The executive order allowing the President to impose OFAC sanctions on hackers is good news. I’ve been calling on the government for several years to go beyond attribution to retribution. See, for example this post from 2012, this Foreign Policy article, and this recent podcast with Juan Zarate. Similar sentiments were expressed in a 2013 report by the American Bar Association.
The good news from the Sony case is how much better and faster we’ve gotten at attributing network espionage and network attacks. But that won’t do much good until we can also punish those we identify.
This order offers a real possibility that we can. Even the hackers don’t want to work for government forever; they hope to run startups just like everybody else, but that will be hard with an OFAC sanction hanging over their heads.
And the companies that benefit from stolen trade secrets could also find themselves sanctioned, since the order extends to them as well. Sanctions can be applied to any company that is:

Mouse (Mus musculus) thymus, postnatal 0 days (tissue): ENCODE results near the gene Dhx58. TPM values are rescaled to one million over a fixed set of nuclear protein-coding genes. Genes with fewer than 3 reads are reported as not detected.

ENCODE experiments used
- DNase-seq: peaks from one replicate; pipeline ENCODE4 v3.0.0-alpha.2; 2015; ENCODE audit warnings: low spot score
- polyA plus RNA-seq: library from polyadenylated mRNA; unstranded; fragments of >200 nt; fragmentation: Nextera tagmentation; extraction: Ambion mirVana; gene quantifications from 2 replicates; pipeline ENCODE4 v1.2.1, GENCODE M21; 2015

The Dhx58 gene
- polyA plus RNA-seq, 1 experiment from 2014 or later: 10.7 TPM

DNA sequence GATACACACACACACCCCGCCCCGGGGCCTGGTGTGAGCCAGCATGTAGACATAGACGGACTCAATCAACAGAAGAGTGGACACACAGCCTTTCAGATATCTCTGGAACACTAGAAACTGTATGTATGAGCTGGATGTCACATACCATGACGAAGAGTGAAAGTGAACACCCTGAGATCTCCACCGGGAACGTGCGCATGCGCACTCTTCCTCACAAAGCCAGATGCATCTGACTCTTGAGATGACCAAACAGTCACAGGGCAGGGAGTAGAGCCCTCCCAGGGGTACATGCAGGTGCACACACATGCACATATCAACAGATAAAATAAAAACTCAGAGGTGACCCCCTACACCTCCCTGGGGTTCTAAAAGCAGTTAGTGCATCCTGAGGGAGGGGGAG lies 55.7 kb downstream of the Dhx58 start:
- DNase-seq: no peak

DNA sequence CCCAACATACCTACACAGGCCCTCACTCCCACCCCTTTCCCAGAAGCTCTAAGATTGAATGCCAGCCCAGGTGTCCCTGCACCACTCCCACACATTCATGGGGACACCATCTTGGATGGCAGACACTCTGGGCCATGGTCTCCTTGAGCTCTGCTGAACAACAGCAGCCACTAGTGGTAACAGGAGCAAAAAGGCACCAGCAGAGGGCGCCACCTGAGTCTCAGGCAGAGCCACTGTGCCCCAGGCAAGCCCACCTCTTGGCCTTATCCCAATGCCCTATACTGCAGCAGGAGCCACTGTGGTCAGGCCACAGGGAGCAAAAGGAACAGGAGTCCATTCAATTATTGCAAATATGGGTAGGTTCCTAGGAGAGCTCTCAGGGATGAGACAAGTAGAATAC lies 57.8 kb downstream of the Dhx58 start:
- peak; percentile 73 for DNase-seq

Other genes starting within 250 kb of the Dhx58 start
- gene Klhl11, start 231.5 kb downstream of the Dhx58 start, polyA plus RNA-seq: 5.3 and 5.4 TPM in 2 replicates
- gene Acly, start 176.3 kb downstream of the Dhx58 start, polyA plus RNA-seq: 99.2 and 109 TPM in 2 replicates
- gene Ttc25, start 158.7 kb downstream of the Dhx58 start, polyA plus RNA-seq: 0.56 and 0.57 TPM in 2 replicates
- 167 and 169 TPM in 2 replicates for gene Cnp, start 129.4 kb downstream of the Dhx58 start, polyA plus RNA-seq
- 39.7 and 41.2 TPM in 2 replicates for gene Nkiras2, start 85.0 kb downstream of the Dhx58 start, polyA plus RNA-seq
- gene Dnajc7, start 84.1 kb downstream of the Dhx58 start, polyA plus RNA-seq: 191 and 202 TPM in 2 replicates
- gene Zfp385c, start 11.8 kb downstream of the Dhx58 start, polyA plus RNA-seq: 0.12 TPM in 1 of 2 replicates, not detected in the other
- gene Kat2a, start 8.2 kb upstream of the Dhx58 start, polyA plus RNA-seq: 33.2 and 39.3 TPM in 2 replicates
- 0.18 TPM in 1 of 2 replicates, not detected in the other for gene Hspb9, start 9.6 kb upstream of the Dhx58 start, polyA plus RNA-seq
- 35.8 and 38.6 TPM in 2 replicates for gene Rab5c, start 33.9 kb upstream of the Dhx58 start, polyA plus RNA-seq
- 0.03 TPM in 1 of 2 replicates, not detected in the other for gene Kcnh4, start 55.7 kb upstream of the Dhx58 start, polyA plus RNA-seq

responsible for or complicit in, or to have engaged in, the receipt or use for commercial or competitive advantage or private financial gain, or by a commercial entity, outside the United States of trade secrets misappropriated through cyber-enabled means knowing they have been misappropriated, where the misappropriation of such trade secrets is reasonably likely to result in, or has materially contributed to, a significant threat to the national security, foreign policy, or economic health or financial stability of the United States.
The program is a bit of an empty shell right now: it authorizes but doesn’t apply sanctions to any hackers. But if it’s used wisely it could be a game changer — the first real deterrent to cyberspying and cyberattacks.